Freeman had commanded a 60% share in that backfield over his 14 games. Assuming he had stayed healthy all 16 games, that number could’ve looked more like 65%. Coincidentally enough, Gurley held a 66% share in 2019 in LA, so we’ll assume that Gurley will hold that 66% share.
Using 308 attempts as the basis, that means Gurley will have roughly 203 rushing attempts. The 3.8 Y/C from 2019 was his 2nd worst season to date. He has typically done 4.7 or better. Without giving him too much credit, let’s assume the team improvement around him will warrant 4.1 Y/C (a very fair estimate). That would lead to 832 rushing yards.
Projecting touchdowns is a different story. The Atlanta Falcons had a total of 10 rushing touchdowns in 2019 (which is less than Gurley had in LA). While I do believe Gurley can see double-digit scores, we do have to take that fact into consideration. All things considered, I think projecting seven scores on the ground would be fair.
Now is the fun part; the receiving game. We have already estimated that Gurley will see 70 to 80 targets, so let’s meet in the middle and call it 75. Gurley only saw (a career low) 6.7 yards per catch last year, even though his Y/R over the course of his NFL career is 9.6. With the Falcons, Freeman has typically seen about 7.5 Y/R, and while I do believe that Gurley is more skilled than Freeman, that number seems like a fair estimate. Adding all of that together, with a pessimistic estimate of a 70% catch rate, Gurley will have a receiving stat line of: 53 receptions for 394 yards. Based on the historic data of both Gurley and Freeman, we can also assume he’ll see about three trips to the end zone.
The final projection for Todd Gurley:
832 rushing yards, seven rushing touchdowns, 53 receptions, 394 yards and three additional touchdowns. A stat line of this magnitude comes out to be 235.6 PPR Points, which would have been good enough to finish as the overall RB11 in 2019.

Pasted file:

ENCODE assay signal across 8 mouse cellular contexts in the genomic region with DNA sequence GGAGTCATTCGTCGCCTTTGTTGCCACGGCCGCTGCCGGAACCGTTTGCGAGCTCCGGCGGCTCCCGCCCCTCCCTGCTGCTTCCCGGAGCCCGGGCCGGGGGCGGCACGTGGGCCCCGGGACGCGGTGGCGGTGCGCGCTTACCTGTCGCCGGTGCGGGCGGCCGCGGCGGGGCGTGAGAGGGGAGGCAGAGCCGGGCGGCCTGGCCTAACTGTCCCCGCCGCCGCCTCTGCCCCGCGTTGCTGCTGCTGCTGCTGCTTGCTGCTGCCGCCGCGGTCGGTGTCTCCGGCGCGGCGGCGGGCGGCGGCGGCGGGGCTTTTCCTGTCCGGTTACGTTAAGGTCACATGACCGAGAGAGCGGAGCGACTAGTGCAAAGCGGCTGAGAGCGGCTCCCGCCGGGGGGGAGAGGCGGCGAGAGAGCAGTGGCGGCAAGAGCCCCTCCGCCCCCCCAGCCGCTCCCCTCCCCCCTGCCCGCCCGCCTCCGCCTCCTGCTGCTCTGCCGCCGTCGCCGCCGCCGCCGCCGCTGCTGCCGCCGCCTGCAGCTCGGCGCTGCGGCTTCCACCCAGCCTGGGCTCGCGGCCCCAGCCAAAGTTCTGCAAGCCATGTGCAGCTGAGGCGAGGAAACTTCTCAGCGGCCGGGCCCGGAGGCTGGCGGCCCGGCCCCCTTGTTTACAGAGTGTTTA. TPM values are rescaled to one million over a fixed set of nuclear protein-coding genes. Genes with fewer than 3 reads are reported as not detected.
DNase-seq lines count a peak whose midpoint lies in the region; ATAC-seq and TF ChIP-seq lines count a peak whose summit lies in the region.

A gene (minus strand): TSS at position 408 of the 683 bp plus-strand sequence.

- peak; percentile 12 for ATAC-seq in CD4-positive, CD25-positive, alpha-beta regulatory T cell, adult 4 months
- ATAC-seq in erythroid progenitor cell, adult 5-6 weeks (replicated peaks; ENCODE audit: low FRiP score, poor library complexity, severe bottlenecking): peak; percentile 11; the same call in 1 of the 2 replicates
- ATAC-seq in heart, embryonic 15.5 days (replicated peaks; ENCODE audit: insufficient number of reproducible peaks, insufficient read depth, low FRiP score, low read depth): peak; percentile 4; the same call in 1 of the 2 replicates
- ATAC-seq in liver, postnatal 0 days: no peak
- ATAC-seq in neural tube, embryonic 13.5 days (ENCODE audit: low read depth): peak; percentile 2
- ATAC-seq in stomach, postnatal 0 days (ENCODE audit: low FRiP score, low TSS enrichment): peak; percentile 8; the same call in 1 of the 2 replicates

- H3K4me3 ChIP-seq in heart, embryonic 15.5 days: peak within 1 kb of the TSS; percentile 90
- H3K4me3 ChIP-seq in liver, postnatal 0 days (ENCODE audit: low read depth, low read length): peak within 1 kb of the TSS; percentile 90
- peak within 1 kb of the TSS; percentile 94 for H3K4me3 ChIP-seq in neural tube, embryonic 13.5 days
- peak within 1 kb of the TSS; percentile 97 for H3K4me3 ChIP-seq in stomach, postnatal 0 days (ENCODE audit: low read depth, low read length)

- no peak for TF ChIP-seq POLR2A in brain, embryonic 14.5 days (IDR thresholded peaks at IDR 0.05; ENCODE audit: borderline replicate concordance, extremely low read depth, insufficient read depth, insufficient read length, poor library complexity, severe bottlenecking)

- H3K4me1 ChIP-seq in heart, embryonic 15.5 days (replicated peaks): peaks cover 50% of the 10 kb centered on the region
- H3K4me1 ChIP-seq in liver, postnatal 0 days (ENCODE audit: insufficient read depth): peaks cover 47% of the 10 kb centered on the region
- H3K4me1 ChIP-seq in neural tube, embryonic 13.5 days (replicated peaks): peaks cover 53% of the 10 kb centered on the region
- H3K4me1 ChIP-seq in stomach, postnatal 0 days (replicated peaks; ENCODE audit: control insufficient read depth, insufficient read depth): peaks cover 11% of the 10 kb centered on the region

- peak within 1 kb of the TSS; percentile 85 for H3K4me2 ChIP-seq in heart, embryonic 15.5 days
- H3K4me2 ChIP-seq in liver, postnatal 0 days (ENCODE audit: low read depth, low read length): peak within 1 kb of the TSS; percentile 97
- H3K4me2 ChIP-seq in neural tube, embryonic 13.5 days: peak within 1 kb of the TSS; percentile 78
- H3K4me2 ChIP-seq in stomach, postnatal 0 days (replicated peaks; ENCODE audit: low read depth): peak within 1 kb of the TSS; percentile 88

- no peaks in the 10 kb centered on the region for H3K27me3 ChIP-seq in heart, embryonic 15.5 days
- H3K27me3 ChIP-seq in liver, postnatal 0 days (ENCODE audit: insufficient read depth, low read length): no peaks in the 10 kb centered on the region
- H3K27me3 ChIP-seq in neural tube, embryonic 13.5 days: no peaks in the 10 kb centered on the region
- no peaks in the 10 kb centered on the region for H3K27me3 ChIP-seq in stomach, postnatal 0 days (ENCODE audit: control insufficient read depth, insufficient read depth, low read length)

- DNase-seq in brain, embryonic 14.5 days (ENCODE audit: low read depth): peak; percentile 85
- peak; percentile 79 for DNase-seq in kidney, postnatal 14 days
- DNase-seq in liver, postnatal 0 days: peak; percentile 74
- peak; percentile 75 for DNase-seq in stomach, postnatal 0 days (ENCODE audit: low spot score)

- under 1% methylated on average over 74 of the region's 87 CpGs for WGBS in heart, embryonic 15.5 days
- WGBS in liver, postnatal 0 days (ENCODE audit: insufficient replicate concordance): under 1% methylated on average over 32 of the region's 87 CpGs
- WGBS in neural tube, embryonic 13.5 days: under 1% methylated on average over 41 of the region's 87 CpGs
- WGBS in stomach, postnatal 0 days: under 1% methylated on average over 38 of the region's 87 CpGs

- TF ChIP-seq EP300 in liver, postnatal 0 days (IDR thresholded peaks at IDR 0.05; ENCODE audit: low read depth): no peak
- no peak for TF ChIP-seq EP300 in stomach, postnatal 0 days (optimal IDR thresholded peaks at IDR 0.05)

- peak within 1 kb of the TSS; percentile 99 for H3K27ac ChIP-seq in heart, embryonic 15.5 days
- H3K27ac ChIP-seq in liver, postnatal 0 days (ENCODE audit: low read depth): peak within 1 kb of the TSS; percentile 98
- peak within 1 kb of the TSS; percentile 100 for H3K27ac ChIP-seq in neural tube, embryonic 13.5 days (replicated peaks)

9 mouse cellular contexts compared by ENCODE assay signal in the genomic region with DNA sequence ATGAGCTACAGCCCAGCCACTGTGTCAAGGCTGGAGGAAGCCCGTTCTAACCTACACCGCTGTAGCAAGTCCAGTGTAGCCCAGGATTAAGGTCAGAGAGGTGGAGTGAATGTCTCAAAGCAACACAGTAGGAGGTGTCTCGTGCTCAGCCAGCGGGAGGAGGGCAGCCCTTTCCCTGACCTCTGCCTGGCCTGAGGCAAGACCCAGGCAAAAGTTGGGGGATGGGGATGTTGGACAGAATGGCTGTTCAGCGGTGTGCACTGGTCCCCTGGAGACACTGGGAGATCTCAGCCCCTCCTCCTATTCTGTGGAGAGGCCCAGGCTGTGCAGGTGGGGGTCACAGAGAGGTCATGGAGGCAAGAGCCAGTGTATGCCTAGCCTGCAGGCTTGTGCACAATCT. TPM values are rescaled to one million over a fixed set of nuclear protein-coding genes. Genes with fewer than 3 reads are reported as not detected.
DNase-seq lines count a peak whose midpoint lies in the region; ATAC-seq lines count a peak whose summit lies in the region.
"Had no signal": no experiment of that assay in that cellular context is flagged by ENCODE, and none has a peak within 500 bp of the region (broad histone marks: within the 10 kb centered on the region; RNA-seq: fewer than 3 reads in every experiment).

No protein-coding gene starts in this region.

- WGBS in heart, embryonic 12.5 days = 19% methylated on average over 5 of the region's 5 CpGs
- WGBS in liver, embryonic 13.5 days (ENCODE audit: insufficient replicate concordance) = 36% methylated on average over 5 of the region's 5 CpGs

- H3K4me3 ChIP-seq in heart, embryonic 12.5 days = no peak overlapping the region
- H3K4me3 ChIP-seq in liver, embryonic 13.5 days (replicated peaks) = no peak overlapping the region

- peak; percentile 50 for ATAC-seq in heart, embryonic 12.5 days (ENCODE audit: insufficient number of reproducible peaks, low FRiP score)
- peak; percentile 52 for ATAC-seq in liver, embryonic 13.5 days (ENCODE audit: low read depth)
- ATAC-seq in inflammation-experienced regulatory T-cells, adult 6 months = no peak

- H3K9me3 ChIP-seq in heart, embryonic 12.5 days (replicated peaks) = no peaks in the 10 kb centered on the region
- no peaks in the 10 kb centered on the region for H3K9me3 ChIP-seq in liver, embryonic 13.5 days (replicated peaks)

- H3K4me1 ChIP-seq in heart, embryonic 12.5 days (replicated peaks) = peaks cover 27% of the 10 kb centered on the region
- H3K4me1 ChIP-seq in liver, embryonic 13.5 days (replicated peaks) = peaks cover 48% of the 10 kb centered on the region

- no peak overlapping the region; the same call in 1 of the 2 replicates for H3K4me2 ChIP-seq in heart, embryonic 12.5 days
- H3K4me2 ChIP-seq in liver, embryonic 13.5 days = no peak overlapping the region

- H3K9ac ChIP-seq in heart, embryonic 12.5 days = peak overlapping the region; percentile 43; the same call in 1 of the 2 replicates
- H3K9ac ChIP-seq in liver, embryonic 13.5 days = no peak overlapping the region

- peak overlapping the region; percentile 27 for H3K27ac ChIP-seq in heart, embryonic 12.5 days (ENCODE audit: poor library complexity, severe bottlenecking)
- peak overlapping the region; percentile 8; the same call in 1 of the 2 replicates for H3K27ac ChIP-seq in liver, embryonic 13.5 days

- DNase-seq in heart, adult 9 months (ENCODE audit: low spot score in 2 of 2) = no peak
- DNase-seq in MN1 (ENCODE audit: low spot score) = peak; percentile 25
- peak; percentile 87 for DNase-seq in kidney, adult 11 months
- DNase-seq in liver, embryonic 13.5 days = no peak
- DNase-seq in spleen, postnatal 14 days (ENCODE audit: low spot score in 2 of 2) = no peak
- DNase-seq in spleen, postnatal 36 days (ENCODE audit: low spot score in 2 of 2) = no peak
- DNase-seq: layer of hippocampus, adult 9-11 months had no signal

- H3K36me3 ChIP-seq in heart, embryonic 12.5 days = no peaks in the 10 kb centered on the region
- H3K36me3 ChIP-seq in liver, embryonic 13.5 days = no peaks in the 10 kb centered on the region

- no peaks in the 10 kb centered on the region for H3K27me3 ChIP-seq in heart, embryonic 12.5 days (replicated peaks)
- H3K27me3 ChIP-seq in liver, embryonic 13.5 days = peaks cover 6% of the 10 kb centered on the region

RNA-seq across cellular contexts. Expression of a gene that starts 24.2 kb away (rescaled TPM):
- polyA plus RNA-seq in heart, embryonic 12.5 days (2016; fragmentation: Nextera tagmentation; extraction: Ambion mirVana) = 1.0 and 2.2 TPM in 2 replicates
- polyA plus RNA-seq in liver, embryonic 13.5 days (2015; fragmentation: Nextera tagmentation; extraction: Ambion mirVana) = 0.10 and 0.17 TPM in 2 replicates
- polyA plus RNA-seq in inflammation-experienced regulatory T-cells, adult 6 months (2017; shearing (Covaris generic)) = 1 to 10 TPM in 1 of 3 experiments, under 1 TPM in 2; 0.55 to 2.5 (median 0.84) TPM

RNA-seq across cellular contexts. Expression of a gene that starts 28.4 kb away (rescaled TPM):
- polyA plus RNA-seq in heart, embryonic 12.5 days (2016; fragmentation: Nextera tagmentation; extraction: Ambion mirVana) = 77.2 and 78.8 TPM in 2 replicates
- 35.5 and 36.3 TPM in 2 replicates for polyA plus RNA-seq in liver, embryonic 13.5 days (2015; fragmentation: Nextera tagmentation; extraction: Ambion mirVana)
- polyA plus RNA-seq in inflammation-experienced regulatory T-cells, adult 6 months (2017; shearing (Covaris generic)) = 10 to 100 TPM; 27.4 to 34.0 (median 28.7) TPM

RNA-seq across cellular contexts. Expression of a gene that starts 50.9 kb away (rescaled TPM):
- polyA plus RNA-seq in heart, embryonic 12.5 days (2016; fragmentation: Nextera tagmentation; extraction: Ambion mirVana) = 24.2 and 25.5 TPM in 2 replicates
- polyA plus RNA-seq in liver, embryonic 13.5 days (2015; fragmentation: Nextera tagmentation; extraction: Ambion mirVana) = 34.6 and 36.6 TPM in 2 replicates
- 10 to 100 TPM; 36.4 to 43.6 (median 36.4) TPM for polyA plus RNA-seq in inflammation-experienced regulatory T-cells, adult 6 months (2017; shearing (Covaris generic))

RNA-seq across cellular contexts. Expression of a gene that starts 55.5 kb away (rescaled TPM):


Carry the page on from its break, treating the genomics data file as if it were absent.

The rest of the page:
Am I telling you that Todd Gurley has top-5 upside this season? No.
Am I telling you that Todd Gurley is an absolute steal at his current ADP? Yes.
Am I telling you that there isn’t risk with drafting Todd Gurley? No.
Am I telling you that I’d gladly take the risk/reward situation? Absolutely.
I genuinely believe that landing with the Falcons will be great for Gurley. His day of being a 1,000-yard rusher are probably behind him, but that doesn’t mean that the value isn’t there. Even in his “disappointing” season last year, he only fell short of finishing as an RB1 by 11 points, which undoubtedly would not disappoint a single fantasy player in 2020.
I think it’s time we stop collectively fading Gurley and remember exactly what he is capable of. He’s going to be a fantastic asset to any squad, especially in PPR leagues, and the fact that you can get him in the 4th or 5th round screams “absolute steal”.
If you want to continue to downplay his talent and opportunity; I can’t stop you. Just know that Gurley is definitely worth the dart throw and could completely smash all expectations, especially in the receiving game, with the Falcons in 2020. The reward heavily outweighs the risk at his current price, so I only have one question for you; what’s stopping you from drafting Gurley in 2020?
Be sure to check out the latest episode of the Loaded Box Podcast as we discuss our top players to avoid candidates for the 2020 fantasy season!